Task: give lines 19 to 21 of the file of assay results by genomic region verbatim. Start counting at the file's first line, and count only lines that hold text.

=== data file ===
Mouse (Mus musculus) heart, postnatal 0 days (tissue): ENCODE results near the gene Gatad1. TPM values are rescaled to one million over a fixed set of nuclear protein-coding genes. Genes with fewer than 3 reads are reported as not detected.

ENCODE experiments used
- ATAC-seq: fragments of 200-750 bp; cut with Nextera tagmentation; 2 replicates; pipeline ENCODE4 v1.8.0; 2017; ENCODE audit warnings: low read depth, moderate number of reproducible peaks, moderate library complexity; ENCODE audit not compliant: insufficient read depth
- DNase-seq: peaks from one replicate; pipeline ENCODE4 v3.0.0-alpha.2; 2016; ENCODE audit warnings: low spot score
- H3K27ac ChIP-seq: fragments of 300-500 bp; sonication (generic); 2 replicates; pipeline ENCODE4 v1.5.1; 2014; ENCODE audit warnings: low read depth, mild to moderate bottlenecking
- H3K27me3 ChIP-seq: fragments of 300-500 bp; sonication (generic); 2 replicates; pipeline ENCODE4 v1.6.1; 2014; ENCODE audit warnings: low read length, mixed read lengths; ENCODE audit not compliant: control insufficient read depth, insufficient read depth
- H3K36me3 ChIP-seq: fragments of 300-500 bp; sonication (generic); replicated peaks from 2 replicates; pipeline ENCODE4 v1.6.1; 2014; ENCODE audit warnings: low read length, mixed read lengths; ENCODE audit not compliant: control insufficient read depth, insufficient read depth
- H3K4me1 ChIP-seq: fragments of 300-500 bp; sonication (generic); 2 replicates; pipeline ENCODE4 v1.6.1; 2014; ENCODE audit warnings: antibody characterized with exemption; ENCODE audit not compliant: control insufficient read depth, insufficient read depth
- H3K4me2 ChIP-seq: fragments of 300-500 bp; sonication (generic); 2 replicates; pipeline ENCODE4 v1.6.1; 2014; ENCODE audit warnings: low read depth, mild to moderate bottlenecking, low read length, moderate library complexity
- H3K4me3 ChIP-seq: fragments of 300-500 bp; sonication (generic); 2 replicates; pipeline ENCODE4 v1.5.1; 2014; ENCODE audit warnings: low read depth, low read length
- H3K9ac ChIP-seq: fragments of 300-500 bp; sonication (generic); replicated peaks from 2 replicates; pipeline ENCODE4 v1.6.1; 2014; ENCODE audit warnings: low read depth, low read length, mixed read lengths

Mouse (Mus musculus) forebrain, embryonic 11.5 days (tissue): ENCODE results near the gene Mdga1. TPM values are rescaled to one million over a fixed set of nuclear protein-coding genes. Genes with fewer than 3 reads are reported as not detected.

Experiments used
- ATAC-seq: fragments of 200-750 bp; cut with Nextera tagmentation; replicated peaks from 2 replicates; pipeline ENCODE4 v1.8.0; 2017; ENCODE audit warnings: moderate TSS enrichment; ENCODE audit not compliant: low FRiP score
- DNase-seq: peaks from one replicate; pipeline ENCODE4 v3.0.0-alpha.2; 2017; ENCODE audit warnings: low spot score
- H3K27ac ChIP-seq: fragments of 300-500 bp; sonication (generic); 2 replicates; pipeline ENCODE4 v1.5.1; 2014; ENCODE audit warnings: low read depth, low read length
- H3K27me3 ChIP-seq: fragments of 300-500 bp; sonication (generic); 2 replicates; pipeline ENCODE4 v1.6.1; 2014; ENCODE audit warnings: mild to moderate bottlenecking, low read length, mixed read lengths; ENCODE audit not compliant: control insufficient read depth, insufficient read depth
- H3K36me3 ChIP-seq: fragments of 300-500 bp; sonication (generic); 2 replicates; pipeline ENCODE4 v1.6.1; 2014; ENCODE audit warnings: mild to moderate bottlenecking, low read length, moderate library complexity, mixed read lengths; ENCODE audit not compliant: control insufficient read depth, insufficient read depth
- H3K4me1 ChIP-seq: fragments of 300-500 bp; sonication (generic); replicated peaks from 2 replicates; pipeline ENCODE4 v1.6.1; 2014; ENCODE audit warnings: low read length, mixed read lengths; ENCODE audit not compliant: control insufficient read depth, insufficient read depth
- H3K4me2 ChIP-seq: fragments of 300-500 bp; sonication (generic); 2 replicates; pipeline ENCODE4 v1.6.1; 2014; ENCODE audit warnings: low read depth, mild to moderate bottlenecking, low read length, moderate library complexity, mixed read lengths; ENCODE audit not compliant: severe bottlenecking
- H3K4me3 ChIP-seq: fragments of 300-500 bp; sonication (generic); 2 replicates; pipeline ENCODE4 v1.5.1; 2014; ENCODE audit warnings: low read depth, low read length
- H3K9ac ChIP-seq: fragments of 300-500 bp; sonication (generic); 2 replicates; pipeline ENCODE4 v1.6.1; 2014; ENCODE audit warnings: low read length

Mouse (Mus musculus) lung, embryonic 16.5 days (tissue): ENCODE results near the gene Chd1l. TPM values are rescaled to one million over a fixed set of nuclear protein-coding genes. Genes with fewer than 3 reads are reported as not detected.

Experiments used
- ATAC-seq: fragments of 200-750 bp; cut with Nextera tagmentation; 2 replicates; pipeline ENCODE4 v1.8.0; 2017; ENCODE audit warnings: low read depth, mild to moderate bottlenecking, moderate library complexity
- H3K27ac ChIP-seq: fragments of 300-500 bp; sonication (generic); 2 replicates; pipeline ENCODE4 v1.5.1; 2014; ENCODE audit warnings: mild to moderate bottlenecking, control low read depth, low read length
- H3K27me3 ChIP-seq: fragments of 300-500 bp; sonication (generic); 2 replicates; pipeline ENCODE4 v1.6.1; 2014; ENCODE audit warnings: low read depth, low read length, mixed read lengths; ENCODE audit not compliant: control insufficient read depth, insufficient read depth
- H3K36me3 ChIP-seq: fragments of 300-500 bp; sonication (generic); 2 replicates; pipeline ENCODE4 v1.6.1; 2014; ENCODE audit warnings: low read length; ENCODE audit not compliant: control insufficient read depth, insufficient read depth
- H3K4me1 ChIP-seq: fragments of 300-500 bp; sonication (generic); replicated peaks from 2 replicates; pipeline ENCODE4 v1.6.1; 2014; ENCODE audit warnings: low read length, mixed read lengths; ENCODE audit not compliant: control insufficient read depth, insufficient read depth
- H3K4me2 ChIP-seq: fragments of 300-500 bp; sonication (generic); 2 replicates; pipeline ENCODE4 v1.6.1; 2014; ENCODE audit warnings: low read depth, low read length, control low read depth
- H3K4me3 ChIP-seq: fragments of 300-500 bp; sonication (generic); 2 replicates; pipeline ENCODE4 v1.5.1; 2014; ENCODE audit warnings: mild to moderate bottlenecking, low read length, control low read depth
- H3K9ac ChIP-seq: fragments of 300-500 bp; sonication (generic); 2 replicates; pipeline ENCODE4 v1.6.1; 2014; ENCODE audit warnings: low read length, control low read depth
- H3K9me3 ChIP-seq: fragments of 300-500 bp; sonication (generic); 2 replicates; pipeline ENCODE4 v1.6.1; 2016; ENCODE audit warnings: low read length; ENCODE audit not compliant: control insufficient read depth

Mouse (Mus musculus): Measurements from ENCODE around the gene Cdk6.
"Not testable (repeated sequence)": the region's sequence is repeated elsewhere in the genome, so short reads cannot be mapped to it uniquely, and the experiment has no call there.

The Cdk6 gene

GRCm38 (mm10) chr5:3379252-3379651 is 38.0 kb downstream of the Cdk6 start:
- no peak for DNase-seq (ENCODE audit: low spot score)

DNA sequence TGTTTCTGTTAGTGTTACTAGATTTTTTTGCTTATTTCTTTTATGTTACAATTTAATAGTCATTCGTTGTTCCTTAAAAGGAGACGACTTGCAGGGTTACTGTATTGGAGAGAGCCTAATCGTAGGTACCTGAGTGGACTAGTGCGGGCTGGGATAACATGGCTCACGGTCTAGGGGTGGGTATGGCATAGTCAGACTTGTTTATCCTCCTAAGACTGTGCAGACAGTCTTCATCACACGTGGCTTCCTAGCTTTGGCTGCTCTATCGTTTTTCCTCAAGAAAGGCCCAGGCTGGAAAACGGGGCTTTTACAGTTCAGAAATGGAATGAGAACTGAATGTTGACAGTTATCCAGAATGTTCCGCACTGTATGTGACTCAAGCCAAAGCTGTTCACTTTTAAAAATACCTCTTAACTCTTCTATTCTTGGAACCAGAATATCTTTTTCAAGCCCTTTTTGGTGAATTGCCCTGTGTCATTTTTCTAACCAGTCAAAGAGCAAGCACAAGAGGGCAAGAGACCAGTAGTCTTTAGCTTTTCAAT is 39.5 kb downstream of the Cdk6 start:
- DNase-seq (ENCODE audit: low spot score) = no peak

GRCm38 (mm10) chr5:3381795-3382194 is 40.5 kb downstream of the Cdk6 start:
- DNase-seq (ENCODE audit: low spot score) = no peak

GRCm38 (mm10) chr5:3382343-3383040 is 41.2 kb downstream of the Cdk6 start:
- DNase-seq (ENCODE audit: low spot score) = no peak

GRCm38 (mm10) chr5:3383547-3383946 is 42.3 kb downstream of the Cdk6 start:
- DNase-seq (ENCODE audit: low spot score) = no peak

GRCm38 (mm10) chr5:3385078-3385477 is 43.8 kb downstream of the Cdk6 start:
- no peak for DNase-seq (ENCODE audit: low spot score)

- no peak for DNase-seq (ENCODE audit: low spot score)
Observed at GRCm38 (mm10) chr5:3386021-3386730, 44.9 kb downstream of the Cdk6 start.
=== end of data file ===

- H3K4me1 ChIP-seq: fragments of 300-500 bp; sonication (generic); replicated peaks from 2 replicates; pipeline ENCODE4 v1.6.1; 2014; ENCODE audit warnings: low read length, mixed read lengths; ENCODE audit not compliant: control insufficient read depth, insufficient read depth
- H3K4me2 ChIP-seq: fragments of 300-500 bp; sonication (generic); 2 replicates; pipeline ENCODE4 v1.6.1; 2014; ENCODE audit warnings: low read depth, mild to moderate bottlenecking, low read length, moderate library complexity, mixed read lengths; ENCODE audit not compliant: severe bottlenecking
- H3K4me3 ChIP-seq: fragments of 300-500 bp; sonication (generic); 2 replicates; pipeline ENCODE4 v1.5.1; 2014; ENCODE audit warnings: low read depth, low read length